Super Bowl 2014: What Experts Are Saying After Seahawks vs. Broncos Clash

Chris Roling@@Chris_RolingFeatured ColumnistFebruary 3, 2014

EAST RUTHERFORD, NJ - FEBRUARY 02: Linebacker Heath Farwell #55 of the Seattle Seahawks celebrates with wide receiver Jermaine Kearse #15  during Super Bowl XLVIII at MetLife Stadium on February 2, 2014 in East Rutherford, New Jersey.The Seahawks beat the Broncos 43-8.   (Photo by Jamie Squire/Getty Images)
Jamie Squire/Getty Images

The Seattle Seahawks embarrassed the Denver Broncos in Super Bowl XLVIII by a 43-8 margin in a game that many predicted would be a close affair between teams of contrasting strengths.

That notion had a ton of merit. After all, Peyton Manning was on the hunt for his second Lombardi Trophy after breaking numerous offensive records and entered the contest against the NFL's No. 1 pass defense insulated by a plethora of weapons normally only seen in a video game.

Alas, the elite Seahawks defense shut out the Broncos in the first half and did not surrender any points until the final play of the third quarter.

The world is now ablaze with reactions to a number of different things, including Manning's future, the surprise MVP selection and more. A number of experts have weighed in with noteworthy opinions on a wide range of topics.


The Game

Any way this one gets sliced, the Broncos were stunned and failed to do a single thing as the Seahawks tore through them on both sides of the football.

The star of the show was the aforementioned Seattle defense, which has a case for the best unit of all time, according to Bleacher Report's Mike Freeman:

We haven't seen defensive dominance like this in decades. It was better than the 2000 Ravens. Maybe even better than the 1985 Chicago Bears. Maybe better than anyone, ever. In one fell swoop, the Seattle Seahawks made a case for having the best defense of all time, while also destroying a legend.

The assault at the hands of the Seattle defense, by all accounts, took Denver by surprise and is something that has yet to wear off, per CBS' Vic Lombardi and USA Today's Lindsay Jones:

Fans may never know exactly went wrong for the Broncos, but NBC Sports' Brian Kenny has a great theory:

Sometimes simplicity is best. Seattle stuck to the basics, lined up and played its game. It worked.



EAST RUTHERFORD, NJ - FEBRUARY 02:  Outside linebacker Malcolm Smith #53 of the Seattle Seahawks runs 69-yards for a touchdown after intercepting a pass intended for running back Knowshon Moreno #27 of the Denver Broncos in the second quarter during Super
Jeff Gross/Getty Images

No Russell Wilson, Marshawn Lynch or member of the "Legion of Boom" here—an unheralded star by the name of Malcolm Smith took home the Super Bowl MVP award.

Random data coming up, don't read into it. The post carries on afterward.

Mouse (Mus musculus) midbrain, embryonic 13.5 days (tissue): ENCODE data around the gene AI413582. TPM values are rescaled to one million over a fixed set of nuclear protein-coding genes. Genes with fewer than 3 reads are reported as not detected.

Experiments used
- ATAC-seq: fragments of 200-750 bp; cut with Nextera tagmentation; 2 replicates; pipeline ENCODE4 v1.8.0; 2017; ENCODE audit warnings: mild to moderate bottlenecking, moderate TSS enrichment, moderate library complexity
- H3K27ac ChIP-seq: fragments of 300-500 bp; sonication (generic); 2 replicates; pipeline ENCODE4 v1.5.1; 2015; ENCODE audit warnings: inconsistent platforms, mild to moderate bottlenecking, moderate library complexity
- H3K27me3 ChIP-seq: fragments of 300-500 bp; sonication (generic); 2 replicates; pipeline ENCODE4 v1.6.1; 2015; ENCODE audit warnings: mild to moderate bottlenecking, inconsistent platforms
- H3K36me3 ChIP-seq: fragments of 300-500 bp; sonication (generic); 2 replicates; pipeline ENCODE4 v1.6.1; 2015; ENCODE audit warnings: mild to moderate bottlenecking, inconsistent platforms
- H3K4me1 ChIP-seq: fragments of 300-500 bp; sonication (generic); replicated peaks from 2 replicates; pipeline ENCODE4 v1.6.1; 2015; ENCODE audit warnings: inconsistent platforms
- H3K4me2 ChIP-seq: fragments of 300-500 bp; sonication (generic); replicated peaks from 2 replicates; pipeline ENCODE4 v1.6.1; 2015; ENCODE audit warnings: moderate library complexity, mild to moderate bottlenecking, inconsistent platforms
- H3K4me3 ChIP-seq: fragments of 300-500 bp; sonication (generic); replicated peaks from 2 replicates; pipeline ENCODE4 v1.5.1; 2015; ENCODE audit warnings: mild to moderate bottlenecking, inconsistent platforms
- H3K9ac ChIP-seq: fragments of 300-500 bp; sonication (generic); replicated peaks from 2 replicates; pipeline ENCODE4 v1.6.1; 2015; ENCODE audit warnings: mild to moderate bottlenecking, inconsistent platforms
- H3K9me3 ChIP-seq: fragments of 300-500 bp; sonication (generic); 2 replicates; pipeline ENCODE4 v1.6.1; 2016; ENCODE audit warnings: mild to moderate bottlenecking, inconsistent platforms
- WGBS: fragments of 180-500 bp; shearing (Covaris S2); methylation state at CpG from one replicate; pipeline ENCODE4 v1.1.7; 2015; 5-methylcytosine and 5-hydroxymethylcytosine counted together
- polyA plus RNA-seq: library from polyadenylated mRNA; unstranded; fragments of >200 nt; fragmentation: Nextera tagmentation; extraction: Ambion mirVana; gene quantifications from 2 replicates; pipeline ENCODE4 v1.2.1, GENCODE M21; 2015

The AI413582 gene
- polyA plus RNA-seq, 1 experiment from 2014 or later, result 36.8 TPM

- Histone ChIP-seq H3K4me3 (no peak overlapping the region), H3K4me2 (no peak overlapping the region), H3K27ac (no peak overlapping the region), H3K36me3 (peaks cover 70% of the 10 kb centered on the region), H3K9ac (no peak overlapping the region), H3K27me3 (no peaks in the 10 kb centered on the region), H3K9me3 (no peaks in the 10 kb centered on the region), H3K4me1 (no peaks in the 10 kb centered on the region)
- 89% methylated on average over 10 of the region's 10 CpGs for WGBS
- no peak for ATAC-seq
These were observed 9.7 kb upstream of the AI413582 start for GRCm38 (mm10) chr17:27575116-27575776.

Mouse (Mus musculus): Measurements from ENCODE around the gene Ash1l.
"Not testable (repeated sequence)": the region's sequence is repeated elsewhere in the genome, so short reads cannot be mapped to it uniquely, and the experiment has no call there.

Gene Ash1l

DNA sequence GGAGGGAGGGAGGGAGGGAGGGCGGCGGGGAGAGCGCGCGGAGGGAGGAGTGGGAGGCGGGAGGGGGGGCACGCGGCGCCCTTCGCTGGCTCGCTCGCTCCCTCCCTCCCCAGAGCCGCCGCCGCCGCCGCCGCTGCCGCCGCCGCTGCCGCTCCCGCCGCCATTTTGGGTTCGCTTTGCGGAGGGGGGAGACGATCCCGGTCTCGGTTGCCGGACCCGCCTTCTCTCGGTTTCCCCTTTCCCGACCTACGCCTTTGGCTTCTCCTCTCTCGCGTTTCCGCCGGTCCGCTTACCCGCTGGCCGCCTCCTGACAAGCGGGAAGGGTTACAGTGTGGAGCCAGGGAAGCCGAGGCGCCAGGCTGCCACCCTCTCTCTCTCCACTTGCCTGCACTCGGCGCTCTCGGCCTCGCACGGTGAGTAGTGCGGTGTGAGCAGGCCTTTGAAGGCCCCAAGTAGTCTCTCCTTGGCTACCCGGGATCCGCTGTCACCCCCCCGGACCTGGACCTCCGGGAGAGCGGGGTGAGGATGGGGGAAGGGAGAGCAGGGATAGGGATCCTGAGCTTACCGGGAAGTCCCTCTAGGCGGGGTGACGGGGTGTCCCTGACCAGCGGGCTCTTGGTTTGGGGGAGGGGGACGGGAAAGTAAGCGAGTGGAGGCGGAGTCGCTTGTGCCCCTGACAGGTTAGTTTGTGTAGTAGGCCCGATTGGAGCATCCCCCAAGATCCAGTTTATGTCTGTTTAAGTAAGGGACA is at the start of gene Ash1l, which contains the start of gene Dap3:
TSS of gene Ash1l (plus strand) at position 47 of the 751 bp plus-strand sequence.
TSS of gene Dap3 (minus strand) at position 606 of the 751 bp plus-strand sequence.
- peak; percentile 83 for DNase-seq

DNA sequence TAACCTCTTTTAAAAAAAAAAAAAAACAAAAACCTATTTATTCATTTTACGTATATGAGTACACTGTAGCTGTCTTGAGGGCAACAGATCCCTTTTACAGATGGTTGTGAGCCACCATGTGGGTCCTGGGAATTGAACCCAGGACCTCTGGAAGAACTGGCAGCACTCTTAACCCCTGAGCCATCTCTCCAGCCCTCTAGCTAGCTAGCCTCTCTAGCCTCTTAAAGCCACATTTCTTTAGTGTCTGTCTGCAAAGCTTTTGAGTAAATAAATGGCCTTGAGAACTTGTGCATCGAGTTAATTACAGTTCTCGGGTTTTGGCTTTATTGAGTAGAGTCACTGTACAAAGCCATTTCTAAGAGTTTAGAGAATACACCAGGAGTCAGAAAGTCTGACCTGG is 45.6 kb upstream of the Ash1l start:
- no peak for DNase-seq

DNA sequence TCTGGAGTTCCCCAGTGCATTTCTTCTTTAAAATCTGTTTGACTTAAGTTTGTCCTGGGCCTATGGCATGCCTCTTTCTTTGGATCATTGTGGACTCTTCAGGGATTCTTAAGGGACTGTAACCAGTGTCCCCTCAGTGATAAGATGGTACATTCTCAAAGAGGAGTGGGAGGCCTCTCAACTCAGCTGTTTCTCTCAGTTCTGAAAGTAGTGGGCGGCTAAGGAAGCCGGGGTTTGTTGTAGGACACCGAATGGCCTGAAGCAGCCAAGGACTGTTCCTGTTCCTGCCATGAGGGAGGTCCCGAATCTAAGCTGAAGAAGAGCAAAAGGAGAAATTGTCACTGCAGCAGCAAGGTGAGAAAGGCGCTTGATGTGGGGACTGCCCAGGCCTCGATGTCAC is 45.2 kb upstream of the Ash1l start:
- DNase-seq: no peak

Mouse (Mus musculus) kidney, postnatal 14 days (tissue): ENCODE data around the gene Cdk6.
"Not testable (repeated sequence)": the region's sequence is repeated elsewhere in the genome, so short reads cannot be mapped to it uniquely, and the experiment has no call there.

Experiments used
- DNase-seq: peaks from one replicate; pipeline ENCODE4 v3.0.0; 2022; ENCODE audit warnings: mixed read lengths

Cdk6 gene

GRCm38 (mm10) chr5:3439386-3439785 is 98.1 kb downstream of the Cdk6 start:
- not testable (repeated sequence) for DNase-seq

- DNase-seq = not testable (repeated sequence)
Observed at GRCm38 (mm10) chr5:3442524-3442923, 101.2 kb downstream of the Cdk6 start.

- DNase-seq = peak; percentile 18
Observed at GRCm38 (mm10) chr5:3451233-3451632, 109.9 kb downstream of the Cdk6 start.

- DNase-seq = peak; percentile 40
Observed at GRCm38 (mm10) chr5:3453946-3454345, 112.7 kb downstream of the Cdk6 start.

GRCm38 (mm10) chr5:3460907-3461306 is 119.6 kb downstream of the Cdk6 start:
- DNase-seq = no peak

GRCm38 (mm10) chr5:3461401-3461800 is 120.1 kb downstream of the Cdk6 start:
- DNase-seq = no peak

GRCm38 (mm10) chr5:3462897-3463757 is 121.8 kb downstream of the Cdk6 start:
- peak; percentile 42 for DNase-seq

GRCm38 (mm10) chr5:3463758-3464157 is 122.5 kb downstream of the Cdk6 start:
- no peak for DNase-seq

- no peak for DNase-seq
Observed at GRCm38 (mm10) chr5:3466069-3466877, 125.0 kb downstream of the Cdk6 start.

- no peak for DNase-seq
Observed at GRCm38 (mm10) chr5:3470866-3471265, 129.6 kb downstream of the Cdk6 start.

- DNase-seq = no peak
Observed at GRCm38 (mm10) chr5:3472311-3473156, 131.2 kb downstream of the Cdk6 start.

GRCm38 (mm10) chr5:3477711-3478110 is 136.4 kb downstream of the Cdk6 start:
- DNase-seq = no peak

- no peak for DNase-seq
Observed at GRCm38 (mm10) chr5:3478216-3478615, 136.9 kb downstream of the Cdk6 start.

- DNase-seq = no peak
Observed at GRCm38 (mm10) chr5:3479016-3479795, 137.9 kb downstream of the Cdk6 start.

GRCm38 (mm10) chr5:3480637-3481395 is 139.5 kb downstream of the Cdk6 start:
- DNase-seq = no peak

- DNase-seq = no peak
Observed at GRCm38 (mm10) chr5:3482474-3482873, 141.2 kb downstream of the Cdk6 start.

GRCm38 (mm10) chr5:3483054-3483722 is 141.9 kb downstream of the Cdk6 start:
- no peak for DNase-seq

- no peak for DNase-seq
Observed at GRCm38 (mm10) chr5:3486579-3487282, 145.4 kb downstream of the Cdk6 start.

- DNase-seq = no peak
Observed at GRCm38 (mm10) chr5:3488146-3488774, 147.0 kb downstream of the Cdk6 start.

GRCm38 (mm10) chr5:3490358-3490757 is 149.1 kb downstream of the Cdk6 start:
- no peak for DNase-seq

Smith earned the prestigious award thanks to his nine total tackles, fumble recovery and his interception of Manning that he returned 69 yards to give the Seahawks a 22-0 advantage in the second quarter:

GIF courtesy of B/R.

It was rather fitting that Smith won the award. After all, he had the highlight play on a defense where everybody pitched in, whether it was a lineman tipping a pass or a defensive back eliminating an option through sound coverage.

Tim May of the Columbus Dispatch put this notion best:

Sports Illustrated's Chris Burke helped to explain just how big of an unknown Smith truly was before the award:

Curtis Crabtree of the Associated Press would have chosen Seattle safety Kam Chancellor for the award:

The consensus seems to be that Smith is the perfect embodiment of the award for the Seahawks on a defense where everyone chips in to form a cohesive unit that flustered perhaps the greatest quarterback of all time into a mess.


All Things Peyton Manning

Feb 2, 2014; East Rutherford, NJ, USA; Denver Broncos quarterback Peyton Manning (18) reacts after a failed fourth down attempt against the Seattle Seahawks in the fourth quarter in Super Bowl XLVIII at MetLife Stadium.  Mandatory Credit: Joe Camporeale-U
Joe Camporeale-USA TODAY Sports

So it begins.

Manning took an exit from the big stage with his head down. While the performance is hardly his fault alone, it simply does not matter—the blame will fall on his shoulders.

Manning, via the Denver Post on Twitter, told reporters he is disappointed in how things turned out:

No kidding. Now he has to suffer through an offseason centered around his future and legacy. This is especially the case now that he has the most losses by any quarterback in league history, per Fox Sports:

Freeman is one who suggests the blame should fall on Manning this time around:

There are no more excuses for Manning. None. Oh, you will hear them in the coming days. He had no time. His arm was hit. He was under pressure. Sure, some of that is accurate, but damn, isn't everyone tired of blaming everyone else and everything else for Manning's failures?

Manning came into this game with the best offense in football. He had weapons around him that Tom Brady would sell his blond follicles for. It was all set up.

Alessandro Miglio of The MMQB offered a different take:

Chancellor himself stopped an interview with the media to stress how great Manning is, per ESPN's Chris Sprow:

The opinions concerning Manning's legacy will never stop. In the minds of some, he has forever tarnished it with his big-game losses. For others, they are nothing but a small part of what has been a wildly successful individual career in the ultimate team sport.

As far as the potential for Manning's retirement this offseason, NFL Network's Andrew Siciliano says the outcome of the game will have an impact on his decision:

In the coming weeks, the story surrounding this game will mostly concern Manning. That was simply an indisputable fact regardless of the outcome, but the takes on his place in history and how long he sticks around are clearly far from forming a consensus.


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